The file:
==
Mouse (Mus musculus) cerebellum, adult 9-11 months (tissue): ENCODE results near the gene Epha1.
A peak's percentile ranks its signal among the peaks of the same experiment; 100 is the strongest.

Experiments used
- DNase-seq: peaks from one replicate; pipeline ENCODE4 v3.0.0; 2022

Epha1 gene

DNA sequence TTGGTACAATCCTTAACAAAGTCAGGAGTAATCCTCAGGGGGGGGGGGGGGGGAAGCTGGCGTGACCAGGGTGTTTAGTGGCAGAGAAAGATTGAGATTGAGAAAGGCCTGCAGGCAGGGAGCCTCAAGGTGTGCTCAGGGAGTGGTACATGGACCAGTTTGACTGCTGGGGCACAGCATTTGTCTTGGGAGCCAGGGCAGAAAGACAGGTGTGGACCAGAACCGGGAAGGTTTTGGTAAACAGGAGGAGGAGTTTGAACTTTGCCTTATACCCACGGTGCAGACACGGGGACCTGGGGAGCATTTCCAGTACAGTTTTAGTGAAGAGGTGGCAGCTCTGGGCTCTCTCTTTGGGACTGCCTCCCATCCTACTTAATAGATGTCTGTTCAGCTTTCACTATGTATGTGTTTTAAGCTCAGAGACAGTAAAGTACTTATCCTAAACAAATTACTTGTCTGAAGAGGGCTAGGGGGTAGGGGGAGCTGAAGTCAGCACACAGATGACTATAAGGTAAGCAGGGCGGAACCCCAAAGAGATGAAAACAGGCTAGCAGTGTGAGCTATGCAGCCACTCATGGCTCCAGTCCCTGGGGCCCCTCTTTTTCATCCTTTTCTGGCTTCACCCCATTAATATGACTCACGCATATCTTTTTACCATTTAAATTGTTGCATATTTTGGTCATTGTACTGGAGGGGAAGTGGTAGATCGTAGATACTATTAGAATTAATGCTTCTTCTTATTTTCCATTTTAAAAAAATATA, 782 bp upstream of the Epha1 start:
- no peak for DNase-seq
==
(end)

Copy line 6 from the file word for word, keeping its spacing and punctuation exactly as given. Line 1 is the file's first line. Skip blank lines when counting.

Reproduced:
DNA sequence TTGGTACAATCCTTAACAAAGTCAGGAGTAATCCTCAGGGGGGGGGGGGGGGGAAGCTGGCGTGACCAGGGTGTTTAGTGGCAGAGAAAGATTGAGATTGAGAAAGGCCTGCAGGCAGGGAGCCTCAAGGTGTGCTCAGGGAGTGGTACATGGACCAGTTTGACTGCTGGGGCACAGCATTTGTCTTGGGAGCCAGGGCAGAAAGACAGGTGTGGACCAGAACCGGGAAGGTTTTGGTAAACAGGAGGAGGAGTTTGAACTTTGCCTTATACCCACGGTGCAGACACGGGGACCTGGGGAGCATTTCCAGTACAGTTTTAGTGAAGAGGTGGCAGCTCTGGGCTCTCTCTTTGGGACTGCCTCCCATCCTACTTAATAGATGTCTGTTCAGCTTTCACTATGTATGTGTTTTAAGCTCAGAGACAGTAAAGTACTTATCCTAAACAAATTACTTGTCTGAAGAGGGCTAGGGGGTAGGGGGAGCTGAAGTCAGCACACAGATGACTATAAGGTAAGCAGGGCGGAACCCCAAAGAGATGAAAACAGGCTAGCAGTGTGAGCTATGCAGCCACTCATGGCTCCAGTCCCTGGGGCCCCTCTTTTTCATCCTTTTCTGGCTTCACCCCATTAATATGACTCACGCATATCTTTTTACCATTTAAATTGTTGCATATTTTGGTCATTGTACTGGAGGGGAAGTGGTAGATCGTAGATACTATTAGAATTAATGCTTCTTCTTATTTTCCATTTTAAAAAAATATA, 782 bp upstream of the Epha1 start: